For springtime there’s nothing better to build with than springs
Tim Hunkin is back today with another episode in his The Secret Life of Components series. Springs are covered and it’s fun to watch Hunkin explain the subject with real-world demonstrations of how different springs work and then applying them to his creative arcade machines.
Before the Nintendo Switch there was the electrical mechanical switch. Tim Hunkin’s new video about the subject is out in his Secret Life of Components series above and we are about midway through the release schedule for these videos as they go up every Thursday. We are about midway through the series of eight episodes having already covered chains, LEDs, hinges, and now switches, with springs, connectors, glue, and bearings coming up. As I think about that schedule I am just now coming to realize the hope that Hunkin really kinda glosses over the history of glue. I highly recommend checking out Hunkin’s website on the new series and chipping in a few dollars if you enjoy the new series.
Tim Hunkin’s ongoing series about the parts that he uses to make his contraptions continues in episode three: Hinges. Tim is an absolute legend and he can even make hinges interesting. The series has so far covered working with chains and LEDs. You can find out more about The Secret Life of Components at Hunkin’s website.
Hunkin has also re-released machine-learning upscaled versions of the first series of The Secret Life of Machines episodes from 30 years ago and added a bonus chat at the end with recollections from filming and other behind the scenes hints:
The second in Tim Hunkin’s eight-episode series for makers, The Secret Life of Components, is up. This episode focuses on LEDs. A subject I finally know a tiny bit about because some mechanical keyboards can use them, but there is a lot more to learn from Hunkin about LEDs and he goes through a short bit of history through all the options out there to brighten up your projects that he uses in his arcade machines.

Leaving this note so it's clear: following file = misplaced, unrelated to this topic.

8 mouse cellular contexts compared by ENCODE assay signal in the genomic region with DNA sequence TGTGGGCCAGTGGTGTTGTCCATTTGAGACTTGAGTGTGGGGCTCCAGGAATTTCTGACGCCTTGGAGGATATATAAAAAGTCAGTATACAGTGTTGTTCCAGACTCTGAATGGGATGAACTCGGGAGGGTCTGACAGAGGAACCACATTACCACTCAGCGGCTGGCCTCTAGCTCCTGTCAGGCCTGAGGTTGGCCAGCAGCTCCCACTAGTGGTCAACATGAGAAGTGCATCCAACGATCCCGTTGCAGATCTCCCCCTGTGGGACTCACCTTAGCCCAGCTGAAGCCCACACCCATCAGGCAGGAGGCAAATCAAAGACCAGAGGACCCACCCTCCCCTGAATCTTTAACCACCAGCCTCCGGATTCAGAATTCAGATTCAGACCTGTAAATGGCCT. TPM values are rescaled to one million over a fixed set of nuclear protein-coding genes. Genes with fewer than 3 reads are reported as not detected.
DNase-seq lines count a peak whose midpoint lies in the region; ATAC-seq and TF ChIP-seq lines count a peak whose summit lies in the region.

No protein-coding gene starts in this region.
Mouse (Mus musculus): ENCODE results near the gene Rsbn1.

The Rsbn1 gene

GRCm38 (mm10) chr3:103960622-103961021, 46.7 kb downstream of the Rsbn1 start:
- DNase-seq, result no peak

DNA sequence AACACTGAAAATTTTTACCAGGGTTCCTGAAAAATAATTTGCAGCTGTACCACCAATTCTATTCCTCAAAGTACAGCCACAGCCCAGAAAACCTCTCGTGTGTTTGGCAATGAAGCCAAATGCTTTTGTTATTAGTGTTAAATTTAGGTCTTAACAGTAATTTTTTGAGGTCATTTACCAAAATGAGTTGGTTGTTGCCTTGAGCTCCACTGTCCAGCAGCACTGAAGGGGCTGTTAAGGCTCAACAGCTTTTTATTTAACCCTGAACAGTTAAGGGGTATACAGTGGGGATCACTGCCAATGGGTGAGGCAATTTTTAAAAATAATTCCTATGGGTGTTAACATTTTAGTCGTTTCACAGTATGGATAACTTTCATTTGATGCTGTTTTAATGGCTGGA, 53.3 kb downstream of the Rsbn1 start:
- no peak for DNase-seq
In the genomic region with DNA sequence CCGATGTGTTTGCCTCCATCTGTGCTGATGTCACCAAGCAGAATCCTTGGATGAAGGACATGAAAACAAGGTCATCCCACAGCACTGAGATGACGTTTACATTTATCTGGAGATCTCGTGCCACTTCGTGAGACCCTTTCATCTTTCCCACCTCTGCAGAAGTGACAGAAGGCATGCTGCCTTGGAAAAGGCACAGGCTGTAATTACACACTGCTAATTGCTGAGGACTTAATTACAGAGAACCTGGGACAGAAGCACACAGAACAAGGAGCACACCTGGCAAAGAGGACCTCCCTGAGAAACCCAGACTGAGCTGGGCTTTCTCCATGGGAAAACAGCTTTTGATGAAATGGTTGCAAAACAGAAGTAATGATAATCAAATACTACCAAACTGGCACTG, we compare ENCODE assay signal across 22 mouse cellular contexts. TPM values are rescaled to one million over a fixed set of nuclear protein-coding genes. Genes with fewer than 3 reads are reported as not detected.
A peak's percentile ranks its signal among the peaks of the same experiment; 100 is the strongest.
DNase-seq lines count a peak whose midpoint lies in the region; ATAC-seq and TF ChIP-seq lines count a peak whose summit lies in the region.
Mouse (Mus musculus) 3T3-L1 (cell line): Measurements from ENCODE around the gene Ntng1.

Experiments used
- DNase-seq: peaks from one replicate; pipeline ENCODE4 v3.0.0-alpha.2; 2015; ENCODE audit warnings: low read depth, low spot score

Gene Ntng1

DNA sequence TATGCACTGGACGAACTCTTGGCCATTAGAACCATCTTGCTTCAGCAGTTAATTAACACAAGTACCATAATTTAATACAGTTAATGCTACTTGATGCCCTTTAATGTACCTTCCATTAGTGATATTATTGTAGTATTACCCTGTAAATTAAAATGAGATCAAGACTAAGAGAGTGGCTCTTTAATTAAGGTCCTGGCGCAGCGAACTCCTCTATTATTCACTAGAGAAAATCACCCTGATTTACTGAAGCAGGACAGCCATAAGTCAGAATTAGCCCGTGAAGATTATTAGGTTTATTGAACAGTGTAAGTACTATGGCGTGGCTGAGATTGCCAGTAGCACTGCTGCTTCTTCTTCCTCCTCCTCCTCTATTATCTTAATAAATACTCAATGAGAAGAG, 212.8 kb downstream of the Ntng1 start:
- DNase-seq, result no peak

One of the things I like about Tim Hunkin’s new demonstrations is that there is no artifice. This is just him in his workshop and he is playing with some components and is happy to share that joy for exploring with others. While it would be funny for a moment if this turned into your typical polished YouTube video and Hunkin was shouting out his highest tier patreon subscribers and saying “…if you liked this video, make sure to give it a like and RIIING THAT BELLL!” he isn’t catering to YouTube that way today and that is a nice change of pace. There’s nothing wrong with the people who do those things, it is the way to succeed on video at the moment and people listen to these calls to action, the systems are at fault for not allowing us to do the things that make us happy like making videos without worrying about the dollars coming in when we live in a time of utter surplus that is dominated by a very few billionaires.
With this new video I’ve also noticed two great updates to The Secret Life of Components web page, the first is a schedule for the upcoming videos, the second update is that Hunkin is going to re-release the original Secret Life of Machines with some kind of AI up-scaling via tapes made from the original film recordings.
In the past, when people asked me how to learn practical skills, I’ve told them they just have to make things badly to start with but to keep going and they will improve. I made things badly for the first half of my life. However, I now learn a lot from watching practical youtube videos and realise that they can teach the sort of informal tips that used to be part of traditional apprenticeships. So I’m delighted to be contributing to this wonderful new learning resource! I hope my videos, each about 45 minutes long, are entertaining enough to be fun for beginners, but also detailed enough to be useful for pros.
I’m hoping some day to make it out of the “making things badly” stage of making things and I’ve also noticed that Hunkin is asking for donations on his website and at the end of the video. If you have come to enjoy his work as much as I do please consider donating a few dollars.